Out in the Woods

I quit my job a while ago for a number of reasons (including being in a rare and privileged moment where I could and still survive for a short time). The reason I cite to myself the most is that despite being part-time and mostly fine, a small amount of it was stressing me out so much that I was too mentally and emotionally exhausted in my spare time to actually write. I originally took a part-time job and the necessary budgeting constraints because it gave me time to write, so this was rather missing the point. (Also, side note, the fun times of living, working and writing with anxiety, and one of the periods of time when I have had the most extreme restrictions on my life because of it, yey)

So anyway, with the incredible support of my partner, I quit. I finished my notice period at the end of August and launched into September eager to finish the sixth draft of my work in progress before I got a new job.

Only problem was, I hadn’t realised how tough the sixth draft was going to be. I mean, writing is always tough, editing doubly so, and I had some super useful reader comments to factor into my latest draft. I truly believe it would have been just as tough and taken so much more time if I’d done my sixth draft while staying in my old job. Hell, I may never have done it, because given how much this draft is messing with my head and making me deeply anxious, the combination of that with workplace stress and anxiety would have left me constantly on a state of high-alert mixed with immense guilt that I wasn’t finishing my draft. Considering I really wanted to get my novel sent out to agents before Christmas, suddenly my deadline has got a lot tighter.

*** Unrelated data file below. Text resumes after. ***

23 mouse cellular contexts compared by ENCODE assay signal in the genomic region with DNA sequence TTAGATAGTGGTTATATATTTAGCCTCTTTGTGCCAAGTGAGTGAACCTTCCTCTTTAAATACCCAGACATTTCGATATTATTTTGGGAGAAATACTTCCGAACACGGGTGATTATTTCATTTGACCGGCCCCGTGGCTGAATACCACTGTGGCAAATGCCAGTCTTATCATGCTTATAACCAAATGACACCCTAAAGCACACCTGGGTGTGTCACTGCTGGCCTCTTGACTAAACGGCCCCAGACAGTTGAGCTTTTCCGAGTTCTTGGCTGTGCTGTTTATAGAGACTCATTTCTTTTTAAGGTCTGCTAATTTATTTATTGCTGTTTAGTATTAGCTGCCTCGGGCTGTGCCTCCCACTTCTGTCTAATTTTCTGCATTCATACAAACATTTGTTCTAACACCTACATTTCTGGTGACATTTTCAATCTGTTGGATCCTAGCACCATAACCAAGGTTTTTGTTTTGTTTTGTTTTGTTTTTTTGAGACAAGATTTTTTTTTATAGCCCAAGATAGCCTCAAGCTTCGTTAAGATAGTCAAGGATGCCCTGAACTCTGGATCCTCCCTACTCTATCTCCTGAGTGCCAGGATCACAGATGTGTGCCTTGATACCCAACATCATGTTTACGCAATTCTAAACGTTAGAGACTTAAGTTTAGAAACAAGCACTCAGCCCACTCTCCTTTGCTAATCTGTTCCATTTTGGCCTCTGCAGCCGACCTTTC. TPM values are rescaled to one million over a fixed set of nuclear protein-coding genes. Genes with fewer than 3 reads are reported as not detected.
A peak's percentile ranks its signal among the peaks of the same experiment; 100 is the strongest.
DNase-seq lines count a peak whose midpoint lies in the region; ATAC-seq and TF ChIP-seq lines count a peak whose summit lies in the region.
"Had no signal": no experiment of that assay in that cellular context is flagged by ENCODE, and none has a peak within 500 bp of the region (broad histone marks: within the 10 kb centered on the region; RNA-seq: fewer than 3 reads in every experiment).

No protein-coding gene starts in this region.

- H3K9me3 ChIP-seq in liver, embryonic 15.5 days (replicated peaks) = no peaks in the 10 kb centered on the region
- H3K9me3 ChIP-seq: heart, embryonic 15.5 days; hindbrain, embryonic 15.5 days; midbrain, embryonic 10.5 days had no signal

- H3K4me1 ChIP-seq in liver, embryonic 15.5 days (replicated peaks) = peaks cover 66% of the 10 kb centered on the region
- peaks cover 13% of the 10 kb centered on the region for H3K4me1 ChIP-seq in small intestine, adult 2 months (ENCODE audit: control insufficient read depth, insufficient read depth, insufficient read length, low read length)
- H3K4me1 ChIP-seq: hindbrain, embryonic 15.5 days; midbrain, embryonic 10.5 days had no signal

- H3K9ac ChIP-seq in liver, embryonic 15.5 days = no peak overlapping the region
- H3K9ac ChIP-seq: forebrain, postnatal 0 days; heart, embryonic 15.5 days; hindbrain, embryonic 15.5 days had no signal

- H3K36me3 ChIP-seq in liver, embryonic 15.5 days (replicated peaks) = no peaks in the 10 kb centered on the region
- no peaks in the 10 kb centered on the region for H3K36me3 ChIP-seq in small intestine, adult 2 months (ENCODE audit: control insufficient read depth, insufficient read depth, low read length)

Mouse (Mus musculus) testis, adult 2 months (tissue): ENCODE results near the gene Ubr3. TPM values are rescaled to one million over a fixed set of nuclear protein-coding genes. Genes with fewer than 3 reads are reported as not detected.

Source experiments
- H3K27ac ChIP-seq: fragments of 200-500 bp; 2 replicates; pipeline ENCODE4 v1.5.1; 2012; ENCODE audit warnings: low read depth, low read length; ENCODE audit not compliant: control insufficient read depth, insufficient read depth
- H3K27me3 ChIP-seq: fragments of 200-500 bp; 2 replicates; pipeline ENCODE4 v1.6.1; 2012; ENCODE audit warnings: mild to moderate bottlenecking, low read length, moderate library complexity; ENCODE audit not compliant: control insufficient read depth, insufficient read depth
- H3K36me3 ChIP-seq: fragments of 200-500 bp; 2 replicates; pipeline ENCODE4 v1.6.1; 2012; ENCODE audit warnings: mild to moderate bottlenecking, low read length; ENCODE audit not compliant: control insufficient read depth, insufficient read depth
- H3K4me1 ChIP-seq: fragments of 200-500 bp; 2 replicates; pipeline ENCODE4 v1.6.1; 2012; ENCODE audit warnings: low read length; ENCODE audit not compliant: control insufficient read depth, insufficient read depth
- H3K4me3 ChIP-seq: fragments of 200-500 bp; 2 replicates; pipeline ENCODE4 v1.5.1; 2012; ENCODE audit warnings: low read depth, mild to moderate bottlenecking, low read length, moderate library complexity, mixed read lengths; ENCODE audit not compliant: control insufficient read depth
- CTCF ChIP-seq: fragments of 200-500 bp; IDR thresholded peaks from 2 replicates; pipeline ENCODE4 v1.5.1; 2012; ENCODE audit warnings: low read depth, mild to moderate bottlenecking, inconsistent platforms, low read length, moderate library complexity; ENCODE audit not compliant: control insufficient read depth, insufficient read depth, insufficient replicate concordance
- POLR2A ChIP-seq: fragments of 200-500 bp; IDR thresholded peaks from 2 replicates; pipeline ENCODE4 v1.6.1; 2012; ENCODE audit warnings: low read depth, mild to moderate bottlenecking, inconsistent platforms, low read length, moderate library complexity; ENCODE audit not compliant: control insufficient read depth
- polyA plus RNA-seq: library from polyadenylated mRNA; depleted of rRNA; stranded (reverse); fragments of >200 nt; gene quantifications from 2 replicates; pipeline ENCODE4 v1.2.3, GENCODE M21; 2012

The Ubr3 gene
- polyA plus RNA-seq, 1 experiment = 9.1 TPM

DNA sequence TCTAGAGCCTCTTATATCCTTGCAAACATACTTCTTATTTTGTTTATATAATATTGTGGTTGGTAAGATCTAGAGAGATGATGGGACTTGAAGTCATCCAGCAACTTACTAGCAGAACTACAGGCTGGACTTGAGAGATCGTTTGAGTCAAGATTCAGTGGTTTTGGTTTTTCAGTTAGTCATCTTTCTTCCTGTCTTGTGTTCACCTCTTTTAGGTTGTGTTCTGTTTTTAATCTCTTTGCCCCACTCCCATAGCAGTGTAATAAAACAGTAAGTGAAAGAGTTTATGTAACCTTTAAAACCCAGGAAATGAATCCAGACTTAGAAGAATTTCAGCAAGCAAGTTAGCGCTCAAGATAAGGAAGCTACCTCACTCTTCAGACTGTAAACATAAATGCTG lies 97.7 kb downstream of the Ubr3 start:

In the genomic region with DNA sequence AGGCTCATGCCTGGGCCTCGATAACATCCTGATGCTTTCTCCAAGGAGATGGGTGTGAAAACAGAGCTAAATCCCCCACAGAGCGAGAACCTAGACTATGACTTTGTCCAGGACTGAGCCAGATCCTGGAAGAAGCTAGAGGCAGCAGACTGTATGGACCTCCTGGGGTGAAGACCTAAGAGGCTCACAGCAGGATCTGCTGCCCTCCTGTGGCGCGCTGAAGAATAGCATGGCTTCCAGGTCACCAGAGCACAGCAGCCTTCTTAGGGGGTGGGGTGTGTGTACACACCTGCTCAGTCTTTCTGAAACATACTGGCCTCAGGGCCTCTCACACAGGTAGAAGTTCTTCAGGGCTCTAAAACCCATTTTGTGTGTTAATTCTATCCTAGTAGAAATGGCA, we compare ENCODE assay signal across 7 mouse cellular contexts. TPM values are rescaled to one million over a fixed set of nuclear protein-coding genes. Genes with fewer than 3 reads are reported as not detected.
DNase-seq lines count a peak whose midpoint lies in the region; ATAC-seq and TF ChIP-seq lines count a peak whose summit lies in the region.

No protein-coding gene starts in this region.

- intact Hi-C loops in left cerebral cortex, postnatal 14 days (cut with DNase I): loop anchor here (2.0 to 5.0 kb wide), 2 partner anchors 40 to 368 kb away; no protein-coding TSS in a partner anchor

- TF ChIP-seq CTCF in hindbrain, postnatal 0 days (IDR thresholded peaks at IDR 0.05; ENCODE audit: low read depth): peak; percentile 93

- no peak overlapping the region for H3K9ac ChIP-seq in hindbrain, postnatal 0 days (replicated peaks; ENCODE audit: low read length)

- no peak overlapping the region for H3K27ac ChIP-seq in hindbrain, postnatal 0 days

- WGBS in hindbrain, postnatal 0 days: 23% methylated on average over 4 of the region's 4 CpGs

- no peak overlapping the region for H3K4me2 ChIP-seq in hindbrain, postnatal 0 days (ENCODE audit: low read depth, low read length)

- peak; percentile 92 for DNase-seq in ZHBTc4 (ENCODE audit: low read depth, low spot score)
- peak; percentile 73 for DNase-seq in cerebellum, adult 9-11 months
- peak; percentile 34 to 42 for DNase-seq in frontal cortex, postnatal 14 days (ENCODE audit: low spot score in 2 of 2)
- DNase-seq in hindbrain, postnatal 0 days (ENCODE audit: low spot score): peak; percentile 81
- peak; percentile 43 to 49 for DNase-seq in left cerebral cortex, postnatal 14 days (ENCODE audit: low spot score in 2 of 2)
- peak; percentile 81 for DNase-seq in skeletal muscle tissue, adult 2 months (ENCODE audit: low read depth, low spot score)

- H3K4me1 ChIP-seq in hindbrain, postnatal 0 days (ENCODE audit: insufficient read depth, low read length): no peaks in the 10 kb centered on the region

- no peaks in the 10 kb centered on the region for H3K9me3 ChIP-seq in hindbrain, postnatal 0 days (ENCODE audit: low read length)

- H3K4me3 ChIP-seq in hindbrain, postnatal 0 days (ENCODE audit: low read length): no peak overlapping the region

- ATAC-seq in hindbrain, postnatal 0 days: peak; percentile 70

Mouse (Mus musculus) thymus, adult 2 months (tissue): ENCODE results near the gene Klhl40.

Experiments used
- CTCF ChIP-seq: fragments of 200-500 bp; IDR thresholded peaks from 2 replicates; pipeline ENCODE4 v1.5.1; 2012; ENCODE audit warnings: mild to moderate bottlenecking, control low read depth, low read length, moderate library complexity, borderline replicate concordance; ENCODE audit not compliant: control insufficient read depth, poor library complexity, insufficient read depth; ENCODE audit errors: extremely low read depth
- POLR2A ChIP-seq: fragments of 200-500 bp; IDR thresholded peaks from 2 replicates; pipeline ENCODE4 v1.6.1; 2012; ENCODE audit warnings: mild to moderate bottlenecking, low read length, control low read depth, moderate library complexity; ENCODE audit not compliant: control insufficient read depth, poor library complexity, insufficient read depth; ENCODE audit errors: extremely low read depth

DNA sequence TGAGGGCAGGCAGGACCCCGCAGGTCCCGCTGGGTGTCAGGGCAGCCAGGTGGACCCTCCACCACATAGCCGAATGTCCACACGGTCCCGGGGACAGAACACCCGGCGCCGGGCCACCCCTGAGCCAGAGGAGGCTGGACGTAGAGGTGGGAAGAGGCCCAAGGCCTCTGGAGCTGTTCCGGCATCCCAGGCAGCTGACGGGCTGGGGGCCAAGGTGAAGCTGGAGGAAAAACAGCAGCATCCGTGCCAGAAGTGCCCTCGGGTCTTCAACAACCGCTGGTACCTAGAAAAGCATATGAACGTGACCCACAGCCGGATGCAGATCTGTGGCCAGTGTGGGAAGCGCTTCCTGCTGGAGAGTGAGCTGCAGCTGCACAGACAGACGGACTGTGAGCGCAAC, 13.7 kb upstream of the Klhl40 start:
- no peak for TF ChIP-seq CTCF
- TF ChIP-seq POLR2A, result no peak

There have been weeks where I basically did nothing towards my sixth draft, and I felt like they were such a waste. However, despite that, I’ve slogged on little by little and I’ve done some fairly heavy spot editing based on feedback and made it through a third of my draft with detailed line edits. It’s galling to know I could have done so much more in the time, but I’ve proved to myself that I can push on through.